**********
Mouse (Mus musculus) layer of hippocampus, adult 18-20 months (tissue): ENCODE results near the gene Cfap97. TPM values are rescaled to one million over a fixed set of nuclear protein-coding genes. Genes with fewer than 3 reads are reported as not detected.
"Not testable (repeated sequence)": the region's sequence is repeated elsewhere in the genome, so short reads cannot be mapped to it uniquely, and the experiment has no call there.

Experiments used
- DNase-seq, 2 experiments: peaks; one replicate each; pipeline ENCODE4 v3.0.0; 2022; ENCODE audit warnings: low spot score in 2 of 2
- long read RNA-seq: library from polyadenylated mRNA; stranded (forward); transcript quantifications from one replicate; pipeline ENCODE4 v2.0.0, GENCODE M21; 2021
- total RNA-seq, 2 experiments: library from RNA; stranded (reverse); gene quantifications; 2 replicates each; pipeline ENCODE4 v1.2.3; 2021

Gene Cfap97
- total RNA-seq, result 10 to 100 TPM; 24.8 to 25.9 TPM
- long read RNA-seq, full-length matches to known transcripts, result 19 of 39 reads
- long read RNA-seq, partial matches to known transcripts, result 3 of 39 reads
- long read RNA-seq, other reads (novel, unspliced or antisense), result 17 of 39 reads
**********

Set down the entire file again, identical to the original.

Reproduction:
Mouse (Mus musculus) layer of hippocampus, adult 18-20 months (tissue): ENCODE results near the gene Cfap97. TPM values are rescaled to one million over a fixed set of nuclear protein-coding genes. Genes with fewer than 3 reads are reported as not detected.
"Not testable (repeated sequence)": the region's sequence is repeated elsewhere in the genome, so short reads cannot be mapped to it uniquely, and the experiment has no call there.

Experiments used
- DNase-seq, 2 experiments: peaks; one replicate each; pipeline ENCODE4 v3.0.0; 2022; ENCODE audit warnings: low spot score in 2 of 2
- long read RNA-seq: library from polyadenylated mRNA; stranded (forward); transcript quantifications from one replicate; pipeline ENCODE4 v2.0.0, GENCODE M21; 2021
- total RNA-seq, 2 experiments: library from RNA; stranded (reverse); gene quantifications; 2 replicates each; pipeline ENCODE4 v1.2.3; 2021

Gene Cfap97
- total RNA-seq, result 10 to 100 TPM; 24.8 to 25.9 TPM
- long read RNA-seq, full-length matches to known transcripts, result 19 of 39 reads
- long read RNA-seq, partial matches to known transcripts, result 3 of 39 reads
- long read RNA-seq, other reads (novel, unspliced or antisense), result 17 of 39 reads